OAKLAND — Tethered to an antique printing press in the corner, a silky black pooch stretches on the smooth concrete floor, curling its toes. An artist sketches at the bar, silently inking a geometric line drawing as quiet conversation hums around him.
On a rainy October evening, Novel Brewing feels more like a neighborhood coffee shop than a brewery.
The garage door that demarcates the entrance to the tasting room—normally rolled open—is shut tight against inclement weather, protecting both the patrons and the piles of books that line the walls.
Perhaps unsurprisingly, given the name, books dominate the décor at Novel Brewing. Hanging book shelves are interspersed with pieces by local artists, and old typed pages flyer the bulletin board next to the brewing tanks in the back hallway. Novel uses old hardcovers for tasting flights, and the printing press in the corner, which was salvaged from co-owner Teresa Tamburello’s parents’ printing company, will eventually be used to print tasting bookmarks and growler tags.
Teresa (a part-time environmental engineer) and her husband Brian Koloszyc (that’s “Co-low-zick”) opened the cozy, 500-square-foot tasting room at 6510 San Pablo Avenue on June 4, and it’s since attracted a steady clientele.
“There are a lot of avid readers in the neighborhood,” says Koloszyc. “Some will come in and read a chapter or two of a book we have on the shelf, and then place a bookmark in it to come back to the next time they visit.”
When it came time to name the name the fledgling brewery, the couple set out to find the common ground of their pasts. The center of the venn diagram landed on books: an avid reader, Koloszyc once wanted to be a writer, he explains, while Tamburello, whose family operates a printing business outside of St. Louis, grew up running around typeset and helping with print projects. “After we settled on the name, we realized that it had become greater than the sum of the two parts.”
Come for the books, and stay for the beer
With a few exceptions, like the Yabba Dabba Dubbel, the literary theme extends to the menu. Repurposed wood frames the tap choices, which include Bookend Brown Ale, Point of View Pilsner, Prose Gose, Paperback Porter, Idiom Dry Stout, and Narrator Black Rye IPA.
While Novel does not bottle yet, they do of course offer growler fills, and they’re ramping up their distribution efforts to include bars and restaurants in Oakland, Emeryville, and Berkeley. They’ll also be pouring at several festivals this fall.
In the meantime, there’s plenty to keep you coming back to the tap room. Trivia night is held on the second Tuesday of every month, as well as sporadic author events. Novel also hosts special release parties, having just debuted a Woodford Bourbon barrel-aged version of their Imperial Affliction stout on Halloween, as well as a limited edition hibiscus saison, a dunkel, and a coffee porter.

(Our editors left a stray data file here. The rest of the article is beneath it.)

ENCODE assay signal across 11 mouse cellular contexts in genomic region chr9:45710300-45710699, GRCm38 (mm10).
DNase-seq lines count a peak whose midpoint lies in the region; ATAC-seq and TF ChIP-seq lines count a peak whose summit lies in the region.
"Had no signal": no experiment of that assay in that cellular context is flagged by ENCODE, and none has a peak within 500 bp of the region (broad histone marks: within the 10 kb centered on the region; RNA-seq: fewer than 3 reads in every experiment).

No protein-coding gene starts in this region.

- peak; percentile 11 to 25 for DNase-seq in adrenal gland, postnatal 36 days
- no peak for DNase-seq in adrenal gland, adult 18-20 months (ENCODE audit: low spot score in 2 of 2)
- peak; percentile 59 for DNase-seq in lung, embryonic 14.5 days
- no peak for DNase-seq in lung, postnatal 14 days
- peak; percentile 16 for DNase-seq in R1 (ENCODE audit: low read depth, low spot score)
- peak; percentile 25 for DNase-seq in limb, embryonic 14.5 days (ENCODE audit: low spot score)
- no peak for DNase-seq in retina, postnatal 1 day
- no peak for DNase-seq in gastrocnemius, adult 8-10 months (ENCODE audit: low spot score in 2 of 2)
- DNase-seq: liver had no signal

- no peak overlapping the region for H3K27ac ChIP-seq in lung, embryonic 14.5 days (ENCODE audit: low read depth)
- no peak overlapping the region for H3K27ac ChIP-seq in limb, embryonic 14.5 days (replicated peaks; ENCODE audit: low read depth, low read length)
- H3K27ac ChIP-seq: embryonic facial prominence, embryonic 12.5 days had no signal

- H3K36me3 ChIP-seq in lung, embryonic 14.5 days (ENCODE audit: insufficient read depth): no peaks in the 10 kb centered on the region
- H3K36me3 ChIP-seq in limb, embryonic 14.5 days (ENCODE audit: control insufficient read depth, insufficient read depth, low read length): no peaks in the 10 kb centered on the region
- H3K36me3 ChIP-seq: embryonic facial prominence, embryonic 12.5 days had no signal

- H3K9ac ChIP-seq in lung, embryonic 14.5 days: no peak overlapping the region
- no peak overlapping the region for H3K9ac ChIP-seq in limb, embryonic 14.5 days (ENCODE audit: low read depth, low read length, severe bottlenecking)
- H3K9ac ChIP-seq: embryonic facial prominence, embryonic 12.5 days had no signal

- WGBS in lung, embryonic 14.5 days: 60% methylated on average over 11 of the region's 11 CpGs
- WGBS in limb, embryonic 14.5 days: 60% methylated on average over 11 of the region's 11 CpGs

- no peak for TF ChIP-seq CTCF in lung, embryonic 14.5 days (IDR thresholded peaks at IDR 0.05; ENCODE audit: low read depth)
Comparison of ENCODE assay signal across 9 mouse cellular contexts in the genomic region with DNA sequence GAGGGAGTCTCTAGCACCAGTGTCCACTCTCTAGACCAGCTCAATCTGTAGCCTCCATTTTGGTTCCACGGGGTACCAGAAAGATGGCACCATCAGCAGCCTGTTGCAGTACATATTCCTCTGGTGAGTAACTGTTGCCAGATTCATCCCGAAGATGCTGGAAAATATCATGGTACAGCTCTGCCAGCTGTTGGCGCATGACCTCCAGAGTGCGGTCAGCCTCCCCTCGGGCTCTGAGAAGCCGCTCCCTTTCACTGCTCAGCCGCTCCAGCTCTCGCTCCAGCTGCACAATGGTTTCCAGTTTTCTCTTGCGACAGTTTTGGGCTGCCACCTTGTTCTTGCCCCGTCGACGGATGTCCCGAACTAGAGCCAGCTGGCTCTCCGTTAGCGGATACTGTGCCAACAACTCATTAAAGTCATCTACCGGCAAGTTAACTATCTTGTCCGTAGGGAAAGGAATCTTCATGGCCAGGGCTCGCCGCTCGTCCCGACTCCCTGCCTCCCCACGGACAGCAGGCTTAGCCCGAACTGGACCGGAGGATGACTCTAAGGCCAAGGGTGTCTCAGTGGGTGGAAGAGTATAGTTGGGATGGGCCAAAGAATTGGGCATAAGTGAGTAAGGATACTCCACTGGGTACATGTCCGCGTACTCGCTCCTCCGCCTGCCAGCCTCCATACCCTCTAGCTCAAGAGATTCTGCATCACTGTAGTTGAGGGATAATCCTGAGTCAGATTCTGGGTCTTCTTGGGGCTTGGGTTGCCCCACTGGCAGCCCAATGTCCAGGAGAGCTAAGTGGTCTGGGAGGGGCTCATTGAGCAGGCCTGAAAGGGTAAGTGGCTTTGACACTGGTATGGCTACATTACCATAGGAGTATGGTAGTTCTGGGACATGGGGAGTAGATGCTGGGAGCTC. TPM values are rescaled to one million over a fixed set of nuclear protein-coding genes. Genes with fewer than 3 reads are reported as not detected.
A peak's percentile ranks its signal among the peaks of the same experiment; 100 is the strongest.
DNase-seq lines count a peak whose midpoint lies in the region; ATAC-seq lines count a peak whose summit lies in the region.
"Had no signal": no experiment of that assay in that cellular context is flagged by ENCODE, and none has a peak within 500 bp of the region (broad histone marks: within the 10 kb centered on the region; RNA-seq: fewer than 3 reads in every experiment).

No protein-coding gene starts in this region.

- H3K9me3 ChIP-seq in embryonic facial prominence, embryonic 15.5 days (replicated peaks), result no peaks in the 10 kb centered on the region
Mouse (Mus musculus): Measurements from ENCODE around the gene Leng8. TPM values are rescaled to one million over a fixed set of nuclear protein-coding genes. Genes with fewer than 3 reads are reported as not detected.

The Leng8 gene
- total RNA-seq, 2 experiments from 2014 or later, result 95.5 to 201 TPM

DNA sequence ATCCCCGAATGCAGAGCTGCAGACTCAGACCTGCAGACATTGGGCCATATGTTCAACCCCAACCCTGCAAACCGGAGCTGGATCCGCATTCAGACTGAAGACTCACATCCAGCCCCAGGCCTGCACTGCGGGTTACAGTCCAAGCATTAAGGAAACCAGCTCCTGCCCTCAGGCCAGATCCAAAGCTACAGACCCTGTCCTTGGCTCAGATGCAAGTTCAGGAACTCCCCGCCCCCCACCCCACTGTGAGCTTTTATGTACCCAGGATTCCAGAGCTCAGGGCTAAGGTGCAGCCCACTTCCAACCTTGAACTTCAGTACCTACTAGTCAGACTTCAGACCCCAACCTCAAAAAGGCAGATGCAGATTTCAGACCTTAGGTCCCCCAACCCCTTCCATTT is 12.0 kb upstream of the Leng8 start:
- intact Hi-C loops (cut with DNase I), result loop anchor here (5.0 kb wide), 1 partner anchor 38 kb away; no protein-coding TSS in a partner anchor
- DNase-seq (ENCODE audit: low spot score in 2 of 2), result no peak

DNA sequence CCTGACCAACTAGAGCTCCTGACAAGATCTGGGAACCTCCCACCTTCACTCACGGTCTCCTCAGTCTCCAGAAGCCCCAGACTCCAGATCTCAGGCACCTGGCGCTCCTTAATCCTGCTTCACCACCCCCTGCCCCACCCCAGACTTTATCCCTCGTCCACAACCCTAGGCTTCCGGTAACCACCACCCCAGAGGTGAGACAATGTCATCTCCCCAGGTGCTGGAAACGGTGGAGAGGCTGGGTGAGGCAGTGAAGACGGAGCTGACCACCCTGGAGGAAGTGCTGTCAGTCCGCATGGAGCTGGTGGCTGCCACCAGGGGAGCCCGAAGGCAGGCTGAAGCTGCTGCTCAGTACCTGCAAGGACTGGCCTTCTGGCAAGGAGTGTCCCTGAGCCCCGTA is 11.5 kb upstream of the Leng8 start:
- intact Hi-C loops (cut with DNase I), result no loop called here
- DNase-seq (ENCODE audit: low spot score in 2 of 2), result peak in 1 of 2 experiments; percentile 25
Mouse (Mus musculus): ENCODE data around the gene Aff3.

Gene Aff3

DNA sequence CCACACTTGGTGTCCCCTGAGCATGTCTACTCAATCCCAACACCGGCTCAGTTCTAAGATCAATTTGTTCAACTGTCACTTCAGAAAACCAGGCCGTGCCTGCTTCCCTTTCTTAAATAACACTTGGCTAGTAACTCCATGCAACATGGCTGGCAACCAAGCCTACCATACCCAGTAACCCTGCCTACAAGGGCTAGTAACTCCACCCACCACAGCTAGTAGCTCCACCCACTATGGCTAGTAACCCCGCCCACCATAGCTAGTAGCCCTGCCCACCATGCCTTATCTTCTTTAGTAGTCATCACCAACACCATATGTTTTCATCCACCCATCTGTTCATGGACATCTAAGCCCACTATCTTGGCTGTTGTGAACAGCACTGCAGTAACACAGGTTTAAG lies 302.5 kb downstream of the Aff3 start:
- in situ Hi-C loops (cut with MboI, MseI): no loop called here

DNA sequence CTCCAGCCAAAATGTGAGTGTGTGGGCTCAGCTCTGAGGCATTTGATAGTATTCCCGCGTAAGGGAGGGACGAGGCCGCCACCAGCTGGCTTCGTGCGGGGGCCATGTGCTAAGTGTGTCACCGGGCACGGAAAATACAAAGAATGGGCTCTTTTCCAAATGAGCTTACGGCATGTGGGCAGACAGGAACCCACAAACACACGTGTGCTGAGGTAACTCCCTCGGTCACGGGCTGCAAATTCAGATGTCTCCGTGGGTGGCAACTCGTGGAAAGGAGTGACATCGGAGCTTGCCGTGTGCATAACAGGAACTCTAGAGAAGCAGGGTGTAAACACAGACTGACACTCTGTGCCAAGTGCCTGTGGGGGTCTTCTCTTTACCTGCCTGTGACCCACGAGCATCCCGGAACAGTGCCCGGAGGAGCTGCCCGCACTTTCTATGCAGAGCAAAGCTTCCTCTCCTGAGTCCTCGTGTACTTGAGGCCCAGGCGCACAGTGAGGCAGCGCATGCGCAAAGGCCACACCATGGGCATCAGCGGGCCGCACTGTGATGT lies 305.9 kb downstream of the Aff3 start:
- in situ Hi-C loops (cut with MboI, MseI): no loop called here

And the next chapers? A New England-style IPA, a Belgian-style Golden Ale, and an American Amber are all coming down the pipeline.
There’s no place like home
It’s a small space—there’s a small back door per fire codes, but all large deliveries come right through the 500-square-foot front of house en route to the adjacent 2,500 square feet that’s dedicated to brewing—and the couple operates with just a single other employee, who helps tend the bar on Friday and Saturday nights. However, it feels homey rather than crowded, and a neighborhood feel permeates the establishment — perhaps because the owners live just 10 blocks from the brewery.
“There is a vibe that is unlike anything I’ve experience locally,” says Koloszyc. “It is intimate and friendly. People go out of their way to talk to strangers, and it has an old time neighborhood pub feel in a more modern setting.”
Always an equipment fanatic, Koloszyc’s home-brewing paraphernalia outgrew the couple’s living space several years ago. So he did what any beer fanatic would do, enrolling in the American Brewers Guild Intensive Brewing Science and Engineering program and undertaking an internship with Firestone Walker in Central California.
“Firestone taught me to be efficient and regimental in all practices, while remembering to have a good time and a laugh while doing it. I was able to take away a ton of knowledge regarding running a brewery on a large scale, and turn around and try to incorporate some of those operations and methodologies into building out our small brewery,” he says.
When the time came to make their newfound dream of owning a brewery a reality, they did their homework to find the right location.
“We travelled as far as Australia, searching for somewhere we enjoyed more than the Bay Area. Each time we returned home [to the Bay Area], we found we enjoyed where we live a bit more, until we finally decided there really isn’t anywhere like here, and this is where we wanted to stay,” says Koloszyc.
They signed a lease on the building six months later.
“The brewery is like a novel, with individual characters who have their own stories. Each time someone comes in for a beer, a story is shared, and a new chapter is written. This ongoing development comes with drama and sadness, joy and intensity, and makes for a wonderful journey every day.”